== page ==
In this study, the effect of primary amine acetylation of the cationic, dendrimeric polymer, PAMAM, on siRNA delivery was analyzed. Previous studies have shown that neutralizing charges on the cationic polymer, polyethylenimine (PEI), by amine acetylation enhanced the transfection efficiency of plasmid DNA [22, 23]. This marked improvement in transfection efficiency correlated with decreased polymer/DNA interactions, thus promoting intracellular unpackaging of DNA from the polymer . Furthermore, amine acetylation of cationic polymers is attractive since it has been shown to reduce cytotoxicity in a variety of different cell lines [16, 23]. We studied dendrimer/siRNA interactions as well as the ability of acetylated dendrimers to deliver siRNA to cells and elicit a gene silencing effect. In addition, we evaluated the tradeoff between reduced polymer/siRNA interactions and reduced endosomal buffering capacity. These design parameters are important in the rational modification of PAMAM dendrimers for siRNA delivery.
Partial acetylation of PAMAM dendrimers
The primary amines of generation 5 (G5) PAMAM dendrimers were acetylated by reaction with prescribed amounts of acetic anhydride as depicted in Figure 1. 1H NMR analysis of acetylated dendrimers was performed using a method similar to that described previously. Briefly, the fraction of primary amine acetylation was determined by comparing the intensity of the peak at 1.87 ppm corresponding to -CH3 protons of the acetyl group to the sum of all -CH2-peaks. The observed extents of amine acetylation were very close to the theoretical maxima indicated by reaction stoichiometry (Table 1). The acetylated dendrimers are denoted by their experimentally determined acetylation levels as Ac20, Ac40, Ac60, and Ac84.
PicoGreen dye exclusion
The ability of acetylated dendrimers to complex with siRNA as a function of polymer/siRNA charge ratio was evaluated. The amount of unbound siRNA in solutions of dendrimer/siRNA was determined by measuring the fluorescence of a commercially available dye, PicoGreen, that fluoresces upon binding to double-stranded DNA or RNA. The fluorescence intensity decreased when increasing amounts of polymer were added to a fixed amount of siRNA, indicating association of siRNA with the polymer (Figure 2). At N/P = 1, differences in siRNA complexation ability could be discerned, with higher fractions of siRNA forming complexes with dendrimers possessing the greater primary amine levels. However, by N/P = 10, almost complete complexation of siRNA was observed for unmodified dendrimer (G5), Ac20, Ac40, and Ac60. In contrast, the binding curve for the Ac84 polymer was shifted markedly to the right, and little siRNA complexation was observed at N/P = 10. Since the Ac84 dendrimer was not able to complex with siRNA at N/P = 10, it was excluded from further studies.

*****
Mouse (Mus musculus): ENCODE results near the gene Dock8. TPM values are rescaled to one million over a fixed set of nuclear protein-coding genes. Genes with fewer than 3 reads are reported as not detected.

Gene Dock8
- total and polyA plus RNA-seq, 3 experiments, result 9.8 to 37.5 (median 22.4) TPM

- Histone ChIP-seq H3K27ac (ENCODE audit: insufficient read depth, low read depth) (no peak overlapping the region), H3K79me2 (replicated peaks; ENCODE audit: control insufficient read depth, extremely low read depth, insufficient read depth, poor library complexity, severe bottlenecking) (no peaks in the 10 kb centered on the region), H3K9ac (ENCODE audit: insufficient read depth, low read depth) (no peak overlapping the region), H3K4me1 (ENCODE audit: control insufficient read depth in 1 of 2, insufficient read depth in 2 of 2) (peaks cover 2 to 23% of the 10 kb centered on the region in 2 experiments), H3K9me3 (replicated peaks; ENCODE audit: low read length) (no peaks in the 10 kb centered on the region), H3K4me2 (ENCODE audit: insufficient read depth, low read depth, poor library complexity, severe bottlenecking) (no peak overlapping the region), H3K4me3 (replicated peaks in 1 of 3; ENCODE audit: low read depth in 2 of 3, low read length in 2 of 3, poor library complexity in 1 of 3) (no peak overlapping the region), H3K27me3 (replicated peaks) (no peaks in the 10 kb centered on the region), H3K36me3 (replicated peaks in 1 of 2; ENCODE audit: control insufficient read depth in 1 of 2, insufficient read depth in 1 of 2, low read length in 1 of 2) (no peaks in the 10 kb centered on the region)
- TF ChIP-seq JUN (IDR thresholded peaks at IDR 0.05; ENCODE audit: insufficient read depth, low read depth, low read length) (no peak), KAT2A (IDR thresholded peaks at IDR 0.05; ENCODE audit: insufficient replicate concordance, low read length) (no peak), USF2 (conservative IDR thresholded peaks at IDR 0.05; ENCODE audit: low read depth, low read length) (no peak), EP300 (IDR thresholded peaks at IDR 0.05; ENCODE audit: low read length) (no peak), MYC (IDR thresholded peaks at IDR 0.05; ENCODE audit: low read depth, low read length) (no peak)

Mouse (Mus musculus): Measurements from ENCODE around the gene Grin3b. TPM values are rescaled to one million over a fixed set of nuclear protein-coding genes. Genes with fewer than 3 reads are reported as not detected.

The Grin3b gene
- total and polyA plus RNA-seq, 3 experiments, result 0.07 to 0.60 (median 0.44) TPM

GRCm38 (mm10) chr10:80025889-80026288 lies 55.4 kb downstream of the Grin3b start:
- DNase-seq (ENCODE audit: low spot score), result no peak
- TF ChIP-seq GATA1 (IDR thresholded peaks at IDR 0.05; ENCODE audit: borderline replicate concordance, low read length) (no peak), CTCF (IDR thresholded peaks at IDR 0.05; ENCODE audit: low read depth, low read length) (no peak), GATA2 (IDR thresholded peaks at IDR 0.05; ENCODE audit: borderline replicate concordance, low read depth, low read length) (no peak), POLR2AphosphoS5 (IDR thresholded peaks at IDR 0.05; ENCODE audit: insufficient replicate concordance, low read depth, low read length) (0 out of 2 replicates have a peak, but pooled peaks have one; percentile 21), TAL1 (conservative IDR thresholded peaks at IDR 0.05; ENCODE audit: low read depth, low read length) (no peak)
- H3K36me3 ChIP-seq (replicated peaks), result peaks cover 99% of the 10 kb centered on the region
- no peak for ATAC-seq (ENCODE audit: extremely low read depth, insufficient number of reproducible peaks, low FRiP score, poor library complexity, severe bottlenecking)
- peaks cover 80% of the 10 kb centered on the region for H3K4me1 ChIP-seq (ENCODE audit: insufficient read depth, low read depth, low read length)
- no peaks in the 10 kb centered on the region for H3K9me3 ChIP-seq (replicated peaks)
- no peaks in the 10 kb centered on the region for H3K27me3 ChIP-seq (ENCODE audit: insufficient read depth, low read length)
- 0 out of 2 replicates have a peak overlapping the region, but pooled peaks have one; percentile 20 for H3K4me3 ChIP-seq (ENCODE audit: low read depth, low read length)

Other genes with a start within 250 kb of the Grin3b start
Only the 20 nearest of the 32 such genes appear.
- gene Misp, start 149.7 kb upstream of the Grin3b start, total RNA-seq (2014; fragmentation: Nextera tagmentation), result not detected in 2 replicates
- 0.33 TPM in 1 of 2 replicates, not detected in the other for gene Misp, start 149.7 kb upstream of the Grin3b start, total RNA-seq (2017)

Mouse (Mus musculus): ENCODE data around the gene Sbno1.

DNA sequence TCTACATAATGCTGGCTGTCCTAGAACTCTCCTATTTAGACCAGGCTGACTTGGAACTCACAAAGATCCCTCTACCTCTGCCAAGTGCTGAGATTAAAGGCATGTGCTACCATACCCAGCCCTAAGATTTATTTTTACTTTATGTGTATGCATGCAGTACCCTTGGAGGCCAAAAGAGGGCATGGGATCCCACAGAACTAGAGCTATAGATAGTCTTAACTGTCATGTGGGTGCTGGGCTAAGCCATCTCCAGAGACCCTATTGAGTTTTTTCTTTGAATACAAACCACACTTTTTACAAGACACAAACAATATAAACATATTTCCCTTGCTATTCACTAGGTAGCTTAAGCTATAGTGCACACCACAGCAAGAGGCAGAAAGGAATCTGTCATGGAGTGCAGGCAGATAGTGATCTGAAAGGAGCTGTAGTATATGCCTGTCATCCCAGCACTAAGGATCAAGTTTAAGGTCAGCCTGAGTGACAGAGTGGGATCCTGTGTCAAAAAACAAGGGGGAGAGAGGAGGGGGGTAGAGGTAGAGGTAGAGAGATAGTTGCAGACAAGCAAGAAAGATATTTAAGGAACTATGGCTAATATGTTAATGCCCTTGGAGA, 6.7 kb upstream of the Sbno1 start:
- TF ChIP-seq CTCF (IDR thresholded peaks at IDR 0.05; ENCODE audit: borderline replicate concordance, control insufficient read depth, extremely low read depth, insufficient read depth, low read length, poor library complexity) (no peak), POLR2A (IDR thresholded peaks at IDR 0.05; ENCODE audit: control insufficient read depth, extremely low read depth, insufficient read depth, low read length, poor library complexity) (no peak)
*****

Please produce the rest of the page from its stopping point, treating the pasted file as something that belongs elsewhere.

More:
Complex size and zeta potential
Having demonstrated that acetylated dendrimers are able to complex with siRNA, the characteristics of these complexes were evaluated further by DLS and zeta potential measurements. Particle size analysis by DLS showed the formation of ~200 nm complexes between dendrimers and siRNA, regardless of acetylation extent (Table 2). Somewhat surprisingly, zeta potential measurements were approximately equal (~40 mV) for siRNA complexes with G5, Ac20, and Ac40 dendrimers. Though we do expect the surface charge of these complexes to become less cationic upon primary amine acetylation, this trend may not be reflected in zeta potential measurements, as surface charge has been shown to be non-linearly correlated to zeta potential . However, while the zeta potential of dendrimer/siRNA complexes at N/P = 15 for G5, Ac20, and Ac40 were approximately equal (~40 mV), the zeta potential did decrease somewhat for the Ac60/siRNA complex (33 mV), indicating a modest change in the surface properties of this polyplex due to amine acetylation. This trend is consistent with the dye exclusion results (Figure 2).
Heparin induced polyplex dissociation
Previous work has shown that more effective cellular delivery of nucleic acids is achieved when polymers are able to release or unpackage their cargo nucleic acid easily following cellular entry . To evaluate the effect of dendrimer amine acetylation on polyplex dissociation, dendrimer/siRNA complexes were challenged by exposure to heparin sulfate, an anionic competitive binding agent. Polyplexes were formed in solution at N/P = 10 and exposed subsequently to either 20 μg/mL or 40 μg/mL of heparin sulfate. After 60 minutes of incubation, PicoGreen was used to measure the amount of siRNA released from dendrimer polyplexes. As expected, more siRNA was released from complexes with increasing heparin concentration (Figure 3). Upon addition of heparin, more siRNA was released from 25 kDa polyethylenimine (25K PEI), which was included as a well-studied reference, than from G5 dendrimer, indicating that 25K PEI allows greater polyplex dissociation than G5 dendrimer. Consistent with the decrease in cationic charge density conferred by primary amine acetylation, the amount of siRNA released increased with extent of primary amine acetylation. At high fractions (40 and 60%) of amine acetylation, the polyplex dissociation of acetylated dendrimers surpassed that of 25K PEI.